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NY governor signs Holocaust education bill, citing spike in antisemitism

‘This is not Nazi Germany,’ Kathy Hochul said. ‘I don’t want the citizens of my state to live in fear ever’

New York Gov. Kathy Hochul on Wednesday signed a legislative package that would ensure schools provide high-quality Holocaust education and also provide financial assistance to the state’s 40,000 remaining Holocaust survivors. 

“Never forget is more than a slogan, it’s what we preach, but I want to make sure it is really being taught,” Hochul said at a signing ceremony of a new bill that ensures compliance with Holocaust education requirements in secondary schools. It passed the state legislature with unanimous support in May after a long-delayed process. “We need to teach people when they’re still young because we cannot have these horrors repeated,” she said. 

New York is one of 23 states requiring public schools to teach the Holocaust. The legislation — sponsored by state Sen. Anna Kaplan from Great Neck and Assemblywoman Nily Rozic from Queens, both of whom are Jewish — orders the commissioner of education to conduct a survey on compliance with the requirement and submit its findings to the governor and state legislature. 

Hochul told the Forward she wants to see an annual report. ”Someone could check the box and say, ‘Yes, we are teaching it,’” she said, “I’m going to want proof of that.” Hochul said she will measure success by seeing a stronger accountability system and knowing she did everything possible to “protect New Yorkers from physical harm and psychological anguish that they go through knowing that there are people who don’t believe that the Holocaust occurred.” 

The governor also signed a bill that would require the state’s department of financial services to maintain a list of banks that have agreed to waive wire transfer and other processing fees for Holocaust reparation payments. Another piece of legislation signed into law would require museums to acknowledge art stolen from Jews during the Nazi era in Europe.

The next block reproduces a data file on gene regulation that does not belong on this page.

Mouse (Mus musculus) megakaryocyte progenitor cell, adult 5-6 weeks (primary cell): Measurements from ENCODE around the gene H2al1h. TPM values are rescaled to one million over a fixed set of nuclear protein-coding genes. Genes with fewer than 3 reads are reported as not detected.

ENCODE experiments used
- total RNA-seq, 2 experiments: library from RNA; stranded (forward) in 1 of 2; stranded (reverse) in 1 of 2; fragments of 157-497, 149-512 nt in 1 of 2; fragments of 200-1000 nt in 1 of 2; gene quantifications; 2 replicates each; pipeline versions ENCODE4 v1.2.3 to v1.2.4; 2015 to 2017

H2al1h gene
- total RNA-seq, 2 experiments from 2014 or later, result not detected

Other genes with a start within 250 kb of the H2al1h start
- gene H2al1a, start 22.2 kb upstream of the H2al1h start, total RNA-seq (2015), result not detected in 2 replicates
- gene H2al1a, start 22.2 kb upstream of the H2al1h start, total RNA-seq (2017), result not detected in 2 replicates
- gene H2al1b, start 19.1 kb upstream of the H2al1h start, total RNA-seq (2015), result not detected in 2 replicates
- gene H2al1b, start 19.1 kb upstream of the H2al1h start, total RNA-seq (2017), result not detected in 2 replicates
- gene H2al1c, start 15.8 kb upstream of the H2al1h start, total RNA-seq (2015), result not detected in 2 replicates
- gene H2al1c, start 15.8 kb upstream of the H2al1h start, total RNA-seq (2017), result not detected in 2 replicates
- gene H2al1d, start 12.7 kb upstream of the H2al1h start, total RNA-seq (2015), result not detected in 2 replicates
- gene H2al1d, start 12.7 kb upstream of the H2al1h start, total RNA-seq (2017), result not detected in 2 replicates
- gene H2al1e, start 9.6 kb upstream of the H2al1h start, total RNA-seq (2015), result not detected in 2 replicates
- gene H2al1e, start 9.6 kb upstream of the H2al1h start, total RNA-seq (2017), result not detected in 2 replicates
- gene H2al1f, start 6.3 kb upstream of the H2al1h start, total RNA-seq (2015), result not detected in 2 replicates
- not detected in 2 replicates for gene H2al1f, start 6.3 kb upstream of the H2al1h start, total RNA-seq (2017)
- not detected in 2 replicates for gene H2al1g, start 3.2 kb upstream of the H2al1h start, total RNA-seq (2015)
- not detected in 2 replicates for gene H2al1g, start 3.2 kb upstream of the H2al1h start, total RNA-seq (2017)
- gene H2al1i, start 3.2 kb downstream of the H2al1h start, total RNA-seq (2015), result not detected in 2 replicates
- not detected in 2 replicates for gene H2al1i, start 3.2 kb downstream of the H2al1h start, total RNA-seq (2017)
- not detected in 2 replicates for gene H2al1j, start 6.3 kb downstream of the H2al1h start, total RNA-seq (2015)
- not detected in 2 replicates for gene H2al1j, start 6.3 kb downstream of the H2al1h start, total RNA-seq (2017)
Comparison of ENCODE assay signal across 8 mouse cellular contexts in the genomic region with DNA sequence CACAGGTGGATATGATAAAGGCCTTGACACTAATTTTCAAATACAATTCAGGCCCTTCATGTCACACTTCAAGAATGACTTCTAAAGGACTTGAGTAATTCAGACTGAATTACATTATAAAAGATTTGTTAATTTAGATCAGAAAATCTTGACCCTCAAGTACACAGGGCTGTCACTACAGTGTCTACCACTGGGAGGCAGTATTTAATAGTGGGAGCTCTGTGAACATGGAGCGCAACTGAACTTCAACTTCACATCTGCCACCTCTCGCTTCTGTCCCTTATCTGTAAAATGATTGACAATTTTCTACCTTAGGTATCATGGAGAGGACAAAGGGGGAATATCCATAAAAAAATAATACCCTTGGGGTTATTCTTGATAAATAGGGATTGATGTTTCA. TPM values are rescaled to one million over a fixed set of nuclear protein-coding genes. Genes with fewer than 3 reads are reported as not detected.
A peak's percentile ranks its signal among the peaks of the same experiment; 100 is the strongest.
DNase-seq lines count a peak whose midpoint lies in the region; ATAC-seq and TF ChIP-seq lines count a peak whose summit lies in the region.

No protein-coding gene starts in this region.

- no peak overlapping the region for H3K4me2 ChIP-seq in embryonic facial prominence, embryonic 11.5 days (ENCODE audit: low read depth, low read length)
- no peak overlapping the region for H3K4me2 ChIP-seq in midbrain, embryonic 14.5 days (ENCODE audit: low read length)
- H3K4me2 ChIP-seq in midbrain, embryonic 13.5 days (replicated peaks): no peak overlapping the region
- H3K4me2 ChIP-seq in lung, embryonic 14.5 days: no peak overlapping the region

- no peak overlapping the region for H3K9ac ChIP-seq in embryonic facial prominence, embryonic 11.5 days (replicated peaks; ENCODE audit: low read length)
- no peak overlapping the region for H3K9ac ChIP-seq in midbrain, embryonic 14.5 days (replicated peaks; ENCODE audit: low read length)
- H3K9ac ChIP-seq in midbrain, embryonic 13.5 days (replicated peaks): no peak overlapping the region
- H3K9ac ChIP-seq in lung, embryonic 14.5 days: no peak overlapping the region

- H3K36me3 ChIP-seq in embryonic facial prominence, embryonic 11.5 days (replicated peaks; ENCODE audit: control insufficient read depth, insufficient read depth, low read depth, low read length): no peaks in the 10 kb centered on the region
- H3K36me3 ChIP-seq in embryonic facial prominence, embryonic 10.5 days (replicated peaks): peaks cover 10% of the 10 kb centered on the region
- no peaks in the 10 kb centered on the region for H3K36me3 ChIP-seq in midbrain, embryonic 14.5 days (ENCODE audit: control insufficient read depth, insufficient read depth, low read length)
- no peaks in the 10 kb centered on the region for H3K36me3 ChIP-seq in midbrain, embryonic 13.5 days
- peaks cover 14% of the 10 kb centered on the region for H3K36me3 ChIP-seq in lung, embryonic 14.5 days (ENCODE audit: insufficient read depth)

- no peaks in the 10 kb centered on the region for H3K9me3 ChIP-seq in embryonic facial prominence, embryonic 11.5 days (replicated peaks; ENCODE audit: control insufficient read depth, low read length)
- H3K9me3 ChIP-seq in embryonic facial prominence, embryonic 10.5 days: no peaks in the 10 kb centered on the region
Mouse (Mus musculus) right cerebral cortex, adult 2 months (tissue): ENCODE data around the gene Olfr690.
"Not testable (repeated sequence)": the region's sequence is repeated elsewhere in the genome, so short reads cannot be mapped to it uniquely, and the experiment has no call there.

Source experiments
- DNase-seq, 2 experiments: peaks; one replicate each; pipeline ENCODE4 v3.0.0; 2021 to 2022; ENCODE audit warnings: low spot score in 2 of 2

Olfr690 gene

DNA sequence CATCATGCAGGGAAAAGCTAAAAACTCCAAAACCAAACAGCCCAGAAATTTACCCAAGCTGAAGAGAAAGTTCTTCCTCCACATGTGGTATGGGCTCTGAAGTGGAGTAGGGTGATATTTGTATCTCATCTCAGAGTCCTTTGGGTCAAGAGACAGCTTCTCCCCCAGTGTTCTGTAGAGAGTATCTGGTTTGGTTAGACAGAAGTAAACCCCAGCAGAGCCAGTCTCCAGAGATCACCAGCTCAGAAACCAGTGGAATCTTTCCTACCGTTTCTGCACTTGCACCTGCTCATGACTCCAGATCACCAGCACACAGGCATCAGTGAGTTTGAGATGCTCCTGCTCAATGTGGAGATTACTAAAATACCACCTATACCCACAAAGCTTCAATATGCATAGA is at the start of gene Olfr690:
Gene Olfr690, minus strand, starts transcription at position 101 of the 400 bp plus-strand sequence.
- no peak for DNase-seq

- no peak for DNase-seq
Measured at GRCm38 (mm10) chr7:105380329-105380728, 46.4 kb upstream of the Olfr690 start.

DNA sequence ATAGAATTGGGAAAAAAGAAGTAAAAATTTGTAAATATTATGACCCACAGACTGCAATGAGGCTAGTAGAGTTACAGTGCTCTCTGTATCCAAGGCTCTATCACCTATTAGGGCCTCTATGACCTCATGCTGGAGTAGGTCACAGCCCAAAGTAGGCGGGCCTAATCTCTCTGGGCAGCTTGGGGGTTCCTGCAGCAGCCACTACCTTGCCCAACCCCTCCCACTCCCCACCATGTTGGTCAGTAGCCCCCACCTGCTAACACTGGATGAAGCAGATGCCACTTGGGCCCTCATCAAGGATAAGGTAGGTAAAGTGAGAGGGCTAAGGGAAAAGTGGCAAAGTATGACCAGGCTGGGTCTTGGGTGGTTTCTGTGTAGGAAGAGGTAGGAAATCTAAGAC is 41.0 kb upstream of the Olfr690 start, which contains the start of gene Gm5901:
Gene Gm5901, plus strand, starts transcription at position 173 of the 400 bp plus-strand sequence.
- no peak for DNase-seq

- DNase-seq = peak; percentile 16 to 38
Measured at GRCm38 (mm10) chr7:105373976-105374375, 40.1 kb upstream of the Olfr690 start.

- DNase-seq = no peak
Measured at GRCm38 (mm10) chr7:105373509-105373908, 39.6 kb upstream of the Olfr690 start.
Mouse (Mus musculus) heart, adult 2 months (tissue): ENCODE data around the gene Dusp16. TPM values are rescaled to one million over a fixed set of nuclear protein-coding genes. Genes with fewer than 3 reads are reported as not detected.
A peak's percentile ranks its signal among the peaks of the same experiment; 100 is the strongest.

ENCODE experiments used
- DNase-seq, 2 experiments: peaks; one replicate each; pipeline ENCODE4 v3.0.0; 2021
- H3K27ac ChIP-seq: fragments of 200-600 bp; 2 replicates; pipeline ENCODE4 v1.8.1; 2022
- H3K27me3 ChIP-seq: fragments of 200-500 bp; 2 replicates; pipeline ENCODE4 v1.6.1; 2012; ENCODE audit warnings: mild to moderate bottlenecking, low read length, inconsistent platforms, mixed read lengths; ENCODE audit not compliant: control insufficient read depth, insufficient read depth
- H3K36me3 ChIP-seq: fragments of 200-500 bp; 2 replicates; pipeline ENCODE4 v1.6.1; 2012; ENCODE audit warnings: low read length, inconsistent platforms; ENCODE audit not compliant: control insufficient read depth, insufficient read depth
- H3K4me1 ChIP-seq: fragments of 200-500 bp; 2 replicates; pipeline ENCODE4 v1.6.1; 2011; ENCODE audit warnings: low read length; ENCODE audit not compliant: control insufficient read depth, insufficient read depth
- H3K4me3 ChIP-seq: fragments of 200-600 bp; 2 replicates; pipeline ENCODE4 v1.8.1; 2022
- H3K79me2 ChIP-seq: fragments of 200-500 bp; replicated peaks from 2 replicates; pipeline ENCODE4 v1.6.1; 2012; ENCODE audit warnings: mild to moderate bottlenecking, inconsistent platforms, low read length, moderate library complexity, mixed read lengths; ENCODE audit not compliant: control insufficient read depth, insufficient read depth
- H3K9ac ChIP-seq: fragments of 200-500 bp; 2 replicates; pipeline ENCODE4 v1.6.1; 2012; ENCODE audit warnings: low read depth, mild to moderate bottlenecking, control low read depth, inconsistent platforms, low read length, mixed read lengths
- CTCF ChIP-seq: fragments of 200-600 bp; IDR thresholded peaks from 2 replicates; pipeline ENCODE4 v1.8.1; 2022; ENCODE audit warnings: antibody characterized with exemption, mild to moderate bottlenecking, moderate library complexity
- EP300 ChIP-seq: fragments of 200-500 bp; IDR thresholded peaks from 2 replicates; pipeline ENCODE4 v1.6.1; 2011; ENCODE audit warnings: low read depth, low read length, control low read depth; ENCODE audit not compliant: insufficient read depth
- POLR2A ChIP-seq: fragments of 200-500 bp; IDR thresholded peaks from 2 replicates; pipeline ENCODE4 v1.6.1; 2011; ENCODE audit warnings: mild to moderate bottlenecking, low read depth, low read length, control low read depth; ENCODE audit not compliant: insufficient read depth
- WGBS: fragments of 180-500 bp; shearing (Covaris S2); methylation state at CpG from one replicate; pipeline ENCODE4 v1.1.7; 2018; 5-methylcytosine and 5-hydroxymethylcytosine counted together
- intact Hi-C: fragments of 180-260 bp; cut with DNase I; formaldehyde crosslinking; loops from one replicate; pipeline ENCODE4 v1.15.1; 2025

The ceremony, held at the Museum of Jewish Heritage in Lower Manhattan, was attended by the lawmakers who sponsored the bills: Reps. Jerry Nadler, the informal dean of the House Jewish Caucus, and Carolyn Maloney, who sponsored the federal Holocaust education bill that passed in 2020, along with Jewish leaders and Holocaust survivors. 

In her remarks, Hochul addressed at length the rise in antisemitic attacks across the state. New York led the nation with 416 reported antisemitic incidents last year. 2022 is on track to be higher: Hochul said 577 incidents have already been reported this year. The NYPD tallied 15 attacks against Jews in New York City just last month. 

“As governor of a state with 40,000 Holocaust survivors and the largest Jewish population outside of Israel, I take this hatred personally because I feel wounded as a human being to know that someone else is harmed in our state,” Hochul said. “And I’ll continue to fight back with the full force of our government, not just to combat it and talk about it, but to criminalize it, prosecute the perpetrators and stop it in its tracks.”

“This is not Nazi Germany. It’s the United States of America,” she added. “I don’t want the citizens of my state to live in fear ever.”

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